Bird Buddy Blog

The 10 Most Googled Things About Birds

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Back in 2008, Google introduced its Autocomplete function, which felt a bit like black magic at the time: how on earth could it have known that was my query? The tool was designed to predict what you were searching for, but there are times when few of us can resist clicking on the other suggestions, just to find out what the answer could possibly be. Today we take a look at ten Google questions about birds.

1. Are birds real?

Started in 2017 by Peter McIndoe, Birds Aren’t Real is an organisation in the US that essentially claims that birds, our beautiful amazing feathered friends, are in fact all gone. Between 1959 and 1971, the CIA wiped out all of the birds and replaced them with drones whose sole purpose is to spy on us whilst maintaining the illusion that birds still exist.

The movement has attracted hundreds of thousands of followers on social media, and local chapters can regularly be seen attending protests wearing branded t-shirts, waving placards and chanting the three-word name over and over again. Erroneously dismissed by many as conspiracy theorists of the highest bizarre order, McIndoe finally came clean in a December 2021 interview with the New York Times about the real reasons behind the unreal claim. Growing up in a world flooded with conspiracy, misinformation, and media-controlled politics, he created the slogan as a surreal counterpoint. His Generation Z followers got the joke and joined in with gusto. It is their attempt to make sense of the world, merely wishing to up-end the rabbit hole madness of Q-Anon, and use it as a coping mechanism. As one activist member told the NYT, “In a uniquely bleak time to come of age, it doesn’t hurt to have something to laugh about together.”

2. Are birds mammals?

Even though birds are indeed warm-blooded, breathe air with lungs and possess vertebrae, birds are not mammals, but avians. Despite other similarities to mammals, birds have too many dissimilarities that require them to be placed into a different category. A huge difference to 99% of all mammals is, of course, the egg thing (there is a group of mammals that lay eggs called monotremes, which includes the platypus and the echidna, but their shells are very soft, more like leather). Birds also have beaks, no teeth, and feathers instead of fur or hair.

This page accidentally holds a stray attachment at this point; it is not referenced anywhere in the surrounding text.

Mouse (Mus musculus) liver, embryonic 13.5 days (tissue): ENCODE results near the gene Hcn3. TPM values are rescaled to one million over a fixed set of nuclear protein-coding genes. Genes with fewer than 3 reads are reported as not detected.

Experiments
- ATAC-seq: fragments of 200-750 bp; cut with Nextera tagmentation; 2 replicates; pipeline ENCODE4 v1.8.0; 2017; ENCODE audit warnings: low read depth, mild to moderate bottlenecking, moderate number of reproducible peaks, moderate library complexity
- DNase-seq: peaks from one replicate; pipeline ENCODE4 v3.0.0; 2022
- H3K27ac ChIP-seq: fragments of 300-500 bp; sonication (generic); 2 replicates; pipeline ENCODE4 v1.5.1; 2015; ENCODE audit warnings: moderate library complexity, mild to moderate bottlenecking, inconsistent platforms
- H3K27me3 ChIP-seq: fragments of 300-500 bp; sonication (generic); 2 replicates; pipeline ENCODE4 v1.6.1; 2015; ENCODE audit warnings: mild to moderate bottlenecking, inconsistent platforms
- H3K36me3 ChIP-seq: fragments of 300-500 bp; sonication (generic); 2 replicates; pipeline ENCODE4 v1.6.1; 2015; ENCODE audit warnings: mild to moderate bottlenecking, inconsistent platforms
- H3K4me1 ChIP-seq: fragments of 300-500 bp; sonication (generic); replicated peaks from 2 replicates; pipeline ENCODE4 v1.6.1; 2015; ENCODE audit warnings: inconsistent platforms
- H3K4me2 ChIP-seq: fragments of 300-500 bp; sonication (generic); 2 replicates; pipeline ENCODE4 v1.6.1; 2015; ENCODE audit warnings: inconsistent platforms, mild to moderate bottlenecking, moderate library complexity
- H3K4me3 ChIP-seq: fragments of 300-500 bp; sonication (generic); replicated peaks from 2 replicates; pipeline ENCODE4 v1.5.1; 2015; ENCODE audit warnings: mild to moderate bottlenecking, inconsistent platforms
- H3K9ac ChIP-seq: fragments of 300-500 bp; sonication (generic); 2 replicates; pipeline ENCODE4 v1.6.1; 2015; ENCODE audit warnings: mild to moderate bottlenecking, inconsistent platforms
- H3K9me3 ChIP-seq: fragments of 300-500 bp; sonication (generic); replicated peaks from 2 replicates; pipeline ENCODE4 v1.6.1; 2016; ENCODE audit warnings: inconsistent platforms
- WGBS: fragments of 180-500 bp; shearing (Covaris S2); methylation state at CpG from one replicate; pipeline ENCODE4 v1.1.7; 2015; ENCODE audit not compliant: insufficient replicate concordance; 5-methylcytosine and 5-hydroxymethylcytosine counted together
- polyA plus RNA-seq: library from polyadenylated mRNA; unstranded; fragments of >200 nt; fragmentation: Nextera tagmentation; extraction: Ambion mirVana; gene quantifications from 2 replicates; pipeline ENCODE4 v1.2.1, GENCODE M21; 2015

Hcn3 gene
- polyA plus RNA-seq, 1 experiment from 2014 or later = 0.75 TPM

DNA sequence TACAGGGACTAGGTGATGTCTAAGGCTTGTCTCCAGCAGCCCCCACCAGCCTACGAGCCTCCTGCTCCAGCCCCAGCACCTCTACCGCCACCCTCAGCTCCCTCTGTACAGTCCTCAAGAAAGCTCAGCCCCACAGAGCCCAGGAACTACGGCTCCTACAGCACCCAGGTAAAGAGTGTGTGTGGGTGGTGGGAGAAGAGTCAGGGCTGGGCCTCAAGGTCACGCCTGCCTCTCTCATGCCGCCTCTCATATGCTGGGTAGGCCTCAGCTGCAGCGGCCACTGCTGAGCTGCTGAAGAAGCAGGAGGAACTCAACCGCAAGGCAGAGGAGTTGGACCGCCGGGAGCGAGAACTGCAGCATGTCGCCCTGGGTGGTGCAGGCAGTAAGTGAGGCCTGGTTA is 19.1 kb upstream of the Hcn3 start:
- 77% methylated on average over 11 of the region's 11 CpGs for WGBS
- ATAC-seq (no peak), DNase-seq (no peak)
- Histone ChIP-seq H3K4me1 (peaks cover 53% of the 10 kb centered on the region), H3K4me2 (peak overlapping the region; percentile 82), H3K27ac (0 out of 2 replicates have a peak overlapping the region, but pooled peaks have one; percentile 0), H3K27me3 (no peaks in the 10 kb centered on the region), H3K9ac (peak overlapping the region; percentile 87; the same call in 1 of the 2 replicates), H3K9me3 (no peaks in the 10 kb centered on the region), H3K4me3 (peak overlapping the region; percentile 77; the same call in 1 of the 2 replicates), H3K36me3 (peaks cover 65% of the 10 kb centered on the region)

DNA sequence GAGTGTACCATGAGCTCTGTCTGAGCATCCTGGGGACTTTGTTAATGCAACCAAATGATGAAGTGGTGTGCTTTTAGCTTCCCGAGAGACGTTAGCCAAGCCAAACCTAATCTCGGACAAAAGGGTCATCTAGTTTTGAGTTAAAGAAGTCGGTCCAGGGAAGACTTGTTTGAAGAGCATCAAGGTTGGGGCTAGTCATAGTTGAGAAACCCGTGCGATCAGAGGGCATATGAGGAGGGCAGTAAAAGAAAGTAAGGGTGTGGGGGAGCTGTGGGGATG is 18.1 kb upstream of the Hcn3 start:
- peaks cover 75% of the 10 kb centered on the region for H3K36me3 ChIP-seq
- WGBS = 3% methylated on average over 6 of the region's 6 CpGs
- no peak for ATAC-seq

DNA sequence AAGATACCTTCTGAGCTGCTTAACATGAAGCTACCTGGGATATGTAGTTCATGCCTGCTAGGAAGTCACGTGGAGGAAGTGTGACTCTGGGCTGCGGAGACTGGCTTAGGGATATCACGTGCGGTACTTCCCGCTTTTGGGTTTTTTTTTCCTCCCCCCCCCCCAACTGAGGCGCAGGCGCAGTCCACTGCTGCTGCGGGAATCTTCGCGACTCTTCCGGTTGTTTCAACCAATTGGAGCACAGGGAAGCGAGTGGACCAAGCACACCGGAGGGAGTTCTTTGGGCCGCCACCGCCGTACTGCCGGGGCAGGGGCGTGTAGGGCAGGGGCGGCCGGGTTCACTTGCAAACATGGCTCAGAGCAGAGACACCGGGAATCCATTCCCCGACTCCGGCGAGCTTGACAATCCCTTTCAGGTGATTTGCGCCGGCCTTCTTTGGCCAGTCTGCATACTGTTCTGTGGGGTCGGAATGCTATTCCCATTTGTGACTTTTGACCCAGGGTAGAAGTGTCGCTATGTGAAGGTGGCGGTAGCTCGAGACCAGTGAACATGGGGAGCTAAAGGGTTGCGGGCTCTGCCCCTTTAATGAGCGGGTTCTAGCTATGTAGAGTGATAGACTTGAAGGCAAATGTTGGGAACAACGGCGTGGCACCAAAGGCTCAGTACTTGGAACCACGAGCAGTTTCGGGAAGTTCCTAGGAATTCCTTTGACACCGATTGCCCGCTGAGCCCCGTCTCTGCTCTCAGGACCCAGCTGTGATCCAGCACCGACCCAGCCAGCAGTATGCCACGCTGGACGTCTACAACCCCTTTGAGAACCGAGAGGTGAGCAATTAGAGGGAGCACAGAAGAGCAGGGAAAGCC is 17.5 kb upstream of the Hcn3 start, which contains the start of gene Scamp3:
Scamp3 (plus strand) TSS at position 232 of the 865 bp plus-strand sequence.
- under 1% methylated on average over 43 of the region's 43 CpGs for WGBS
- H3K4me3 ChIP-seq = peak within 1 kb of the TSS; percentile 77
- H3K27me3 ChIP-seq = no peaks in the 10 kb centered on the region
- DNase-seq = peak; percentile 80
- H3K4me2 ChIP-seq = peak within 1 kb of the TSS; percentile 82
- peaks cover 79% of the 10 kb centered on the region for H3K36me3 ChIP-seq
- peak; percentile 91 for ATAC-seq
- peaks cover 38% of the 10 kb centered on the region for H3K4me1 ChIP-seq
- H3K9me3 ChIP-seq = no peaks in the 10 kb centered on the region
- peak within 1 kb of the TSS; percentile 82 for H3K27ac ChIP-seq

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3. Do birds close their eyes?

Yes – well, sometimes. Not necessarily both of them at the same time. Birds are pretty much forever on the lookout for danger or food. They have evolved a unique ability to shut down half of their brain by closing one eye and giving that some rest whilst the other sits on a sort of standby mode, ready to take flight if needed. Migratory birds will sleep for seconds at a time during their long-haul flights. Birds at night can catch their z’s if they roost together somewhere safely for a short while, and when ducks huddle at the shoreline, those on the periphery keep that outer eye open and snooze the other side, whilst those lucky ones in the middle drift off with both eyes closed.

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4. Why do birds suddenly appear?

Not some cryptic answer to an avian magic trick, this is the first line of a love song by the much-missed Karen Carpenter of The Carpenters, whose 1970s classic ballad They Long To Be (Close to You) has never left Billboard’s Greatest of All Time Hits. Pour the Cinzano, dim the lava lamp, and press play.